Assistive Listening Devices for Hearing Impaired People
Assistive Listening Devices (ALD) are any technology developed to enhance the abilities of a person who is hard of hearing, to better hear and understand public presentations. These systems can be used with a television set, in small gatherings, in class or meeting rooms, and in venues like churches, auditoriums and theatres.
What do they do?
ALD's amplify or enhance sound. Because these systems and devices frequently tap directly into the source of the sound by using a microphone clipped to the speaker or suspended above a stage or a wireless microphone, they help hearing a desired sound by cutting down ambient noise, amplifying sound or by eliminating the distance between the speaker and the listener. The primary job of the ALD is to make the source sound louder and/or clearer and to give volume control to the individual.
Who needs to use Assistive Listening Devices?
An estimated 3.25 million Australian adults, or 16.6% of the population, are deaf or hard of hearing. Deafness has been defined as the second biggest health issue facing Australia today. Of this percentage many individuals have some residual hearing that enables them to benefit from the use of assistive listening systems or Hearing Aids.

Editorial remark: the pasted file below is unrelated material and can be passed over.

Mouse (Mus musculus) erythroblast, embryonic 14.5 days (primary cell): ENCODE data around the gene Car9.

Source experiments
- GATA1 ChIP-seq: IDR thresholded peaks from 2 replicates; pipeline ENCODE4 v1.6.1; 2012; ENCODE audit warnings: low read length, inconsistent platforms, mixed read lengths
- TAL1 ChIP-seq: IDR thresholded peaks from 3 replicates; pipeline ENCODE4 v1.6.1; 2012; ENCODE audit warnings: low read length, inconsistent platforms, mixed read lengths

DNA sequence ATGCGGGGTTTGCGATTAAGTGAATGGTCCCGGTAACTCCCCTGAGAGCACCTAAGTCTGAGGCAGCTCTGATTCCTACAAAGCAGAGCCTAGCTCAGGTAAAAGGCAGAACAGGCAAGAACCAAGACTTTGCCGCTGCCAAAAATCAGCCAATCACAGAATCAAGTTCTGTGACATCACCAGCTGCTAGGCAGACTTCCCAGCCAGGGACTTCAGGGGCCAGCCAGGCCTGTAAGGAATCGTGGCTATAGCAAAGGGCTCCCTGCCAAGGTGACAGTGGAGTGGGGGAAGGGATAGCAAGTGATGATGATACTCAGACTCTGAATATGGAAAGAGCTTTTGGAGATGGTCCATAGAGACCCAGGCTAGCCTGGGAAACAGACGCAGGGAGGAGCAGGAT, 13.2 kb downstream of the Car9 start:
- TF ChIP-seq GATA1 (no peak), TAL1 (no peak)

How do Assistive Listening Devices Work?
ALD’s consist of a transmitter and a receiver, in some cases the hearing devices of the user has a built in receiver (“T” switch or telecoil).
The induction loop system broadcasts via electromagnetic (radio) waves within an area encompassed by a big wired area (the loop). To get amplification the userl must be seated within the looped area and use their own telecoil switch in their hearing aids or a special receiver unit .
The FM and Bluetooth system operates just like a small radio station with pre-set frequencies; these devices can be plugged directly in to the hearing device or work together with the telecoil switch of the hearing aids.
The infrared system is known as a "line of sight" system since the receiver must be in line of sight of the trasmitter because infrared waves will not go through a solid object.